Skip to main content Skip to navigation

Cardiology: breathlessness

John Walker, a 63 year old gentleman, presents to his GP’s surgery and tells the receptionist he is having trouble breathing. Since the GP is unfamiliar with the patient, he takes a quick glance at Mr Walker’s file and notices a previous myocardial infarction and various atherosclerotic risk factors. As he walks into the clinic he is clearly out of breath.

The GP asks him what has been going on and Mr Walker describes being short of breath when walking long distances, especially uphill. He also feels tired and thinks this is because he keeps waking up in the middle of the night gasping for air. Afterwards he has trouble going back to sleep and usually ends up going to the bathroom (to urinate) before falling back asleep.

What symptoms has he described so far?

From the description of the symptoms, the GP suspects that Mr Walker has developed heart failure.

What type of heart failure is being described?

Keyboard users: tab to the item you want to relocate, press enter to select, use left and right arrows to pick category, and up and down arrows to choose position, then press enter again to confirm.

  • Elevated JVP
  • Cold peripheries
  • Peripheral basal crepitations
  • Muscle wasting
  • Hepatomegaly
  • S3 gallop rhythm
  • Ankle/sacral oedema
  • Ascites

  • Interstitial oedema
  • Alveolar oedema
  • Cardiomegaly
  • Diverted bloodflow
  • Pleural effusion
  • Bat’s wings
  • Costophrenic angle blunting
  • Kerley B lines
  • Cardiothoracic ratio >50%
  • Dilated upper lobe vessels

The GP also refers him for an echocardiogram and a cardiology appointment. Echocardiogram is a ultrasound scan of the heart showing the myocardium and valves in movement, and is therefore a very useful tool in heart failure and valve disease. The ejection fraction of each ventricle is used to determine the function of that ventricle. It is the proportion of blood pumped from a ventricle with each contraction. What ejection fraction measurement would you expect in Mr Walker?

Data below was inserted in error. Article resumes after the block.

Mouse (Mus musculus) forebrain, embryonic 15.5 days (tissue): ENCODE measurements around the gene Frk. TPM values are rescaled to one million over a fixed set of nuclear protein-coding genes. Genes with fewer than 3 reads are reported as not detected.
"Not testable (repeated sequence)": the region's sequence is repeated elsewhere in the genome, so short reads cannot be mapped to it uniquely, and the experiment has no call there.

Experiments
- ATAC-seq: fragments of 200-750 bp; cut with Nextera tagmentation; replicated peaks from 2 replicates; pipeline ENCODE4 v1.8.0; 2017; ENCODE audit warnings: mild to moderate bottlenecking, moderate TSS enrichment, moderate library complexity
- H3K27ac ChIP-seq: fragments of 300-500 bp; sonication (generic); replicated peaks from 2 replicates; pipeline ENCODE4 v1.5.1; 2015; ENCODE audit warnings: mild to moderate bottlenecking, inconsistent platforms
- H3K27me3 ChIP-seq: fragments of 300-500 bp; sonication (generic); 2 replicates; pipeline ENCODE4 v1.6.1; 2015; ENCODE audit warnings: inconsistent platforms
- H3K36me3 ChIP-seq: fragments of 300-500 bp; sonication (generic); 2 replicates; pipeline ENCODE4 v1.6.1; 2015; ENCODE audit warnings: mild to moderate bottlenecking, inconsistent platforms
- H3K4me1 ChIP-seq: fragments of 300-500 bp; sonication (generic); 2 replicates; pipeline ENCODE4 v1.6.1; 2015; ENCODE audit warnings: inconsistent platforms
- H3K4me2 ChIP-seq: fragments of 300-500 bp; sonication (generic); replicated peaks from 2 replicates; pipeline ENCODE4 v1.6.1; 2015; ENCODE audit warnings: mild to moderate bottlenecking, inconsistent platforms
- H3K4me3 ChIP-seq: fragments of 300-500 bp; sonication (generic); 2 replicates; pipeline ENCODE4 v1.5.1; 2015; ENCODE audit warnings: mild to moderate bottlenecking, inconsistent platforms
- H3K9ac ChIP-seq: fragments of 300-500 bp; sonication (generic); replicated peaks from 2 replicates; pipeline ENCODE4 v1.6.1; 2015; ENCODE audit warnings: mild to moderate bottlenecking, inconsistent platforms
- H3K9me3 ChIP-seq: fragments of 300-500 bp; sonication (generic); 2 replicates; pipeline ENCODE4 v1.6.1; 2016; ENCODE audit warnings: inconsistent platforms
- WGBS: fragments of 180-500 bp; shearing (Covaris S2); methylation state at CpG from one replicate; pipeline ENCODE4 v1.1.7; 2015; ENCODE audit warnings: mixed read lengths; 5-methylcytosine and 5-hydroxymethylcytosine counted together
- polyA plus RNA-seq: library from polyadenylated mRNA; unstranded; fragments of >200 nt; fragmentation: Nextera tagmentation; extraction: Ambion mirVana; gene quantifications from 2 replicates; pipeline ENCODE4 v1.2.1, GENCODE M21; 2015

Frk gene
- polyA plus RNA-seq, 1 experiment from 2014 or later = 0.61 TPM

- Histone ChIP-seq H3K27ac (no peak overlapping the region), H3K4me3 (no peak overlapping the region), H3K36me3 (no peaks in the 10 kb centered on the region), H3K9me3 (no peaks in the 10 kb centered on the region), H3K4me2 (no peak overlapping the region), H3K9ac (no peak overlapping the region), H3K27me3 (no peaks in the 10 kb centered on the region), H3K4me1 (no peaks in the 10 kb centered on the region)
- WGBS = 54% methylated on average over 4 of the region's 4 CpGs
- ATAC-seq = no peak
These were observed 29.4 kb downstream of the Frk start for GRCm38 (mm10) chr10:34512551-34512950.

Mr Walker returns from the hospital with the echocardiogram results and he has also several new medications with him: a Beta-blocker, an ACE inhibitor and spironolactone. He was already on aspirin and a statin. He says that he is feeling significantly better than before, however the GP becomes concerned over the medications he has been given and asks him to go for a blood test and stop one of the drugs. What is the GP most likely to be concerned of?

The GP also asks Mr Walker if he was told about any lifestyle changes that should be made for patients with heart failure. Which of the following topics should the GP discuss with Mr Walker (if he had enough time)?

Over the next ten years, Mr Walker’s heart failure worsens and whilst management is stepped up with the use of additional diurectics and digoxin. Ultimately the pharmacological agents cannot control the symptoms and surgical options are considered. Which approach would NOT be considered?

 
After the surgery, Mr Walker's ejection fraction improves by 15% and he feels significantly better with this new lease on life and plans to go to Cornwall for holiday.
 
Privacy notice
Thank you for using this SLIME resource! Any results entered into the system are anonymous. No data which personally identifies you is collected, and the data you provide is used solely to help us improve SLIME material.

The University of Warwick is the Data Controller of any information you have entered on this form and is committed to protecting the rights of individuals in line with Data Protection Legislation. The University's Data Protection webpages provide further information on your rights and how the University processes personal data. If you wish to submit a data subjects rights request, make a complaint or report a suspected personal data breach, please contact the University’s Data Protection Officer by email at infocompliance@warwick.ac.uk.

Spam prevention

Failure to load reCAPTCHA

reCAPTCHA is a utility used to verify you're not a robot filling out this form. Unfortunately this has failed to load correctly.

Please try reloading the page. If the problem persists, or if you are in a country which blocks Google products, please contact us by using the ‘page contact’ link at the foot of this page.

Diagram of heart failure

Some of the key symptoms of heart failure showing the underlying organ involvement. Copyright © 2012 NIH.






Left vs right heart failure.













HF CXR

Chest X-ray demonstrating the findings of heart failure.

HF CXR post

Chest X-ray of the same patient after medical treatment. Copyright 2012 © The Radiology Assistant.



Description of how ejection fraction can be measured.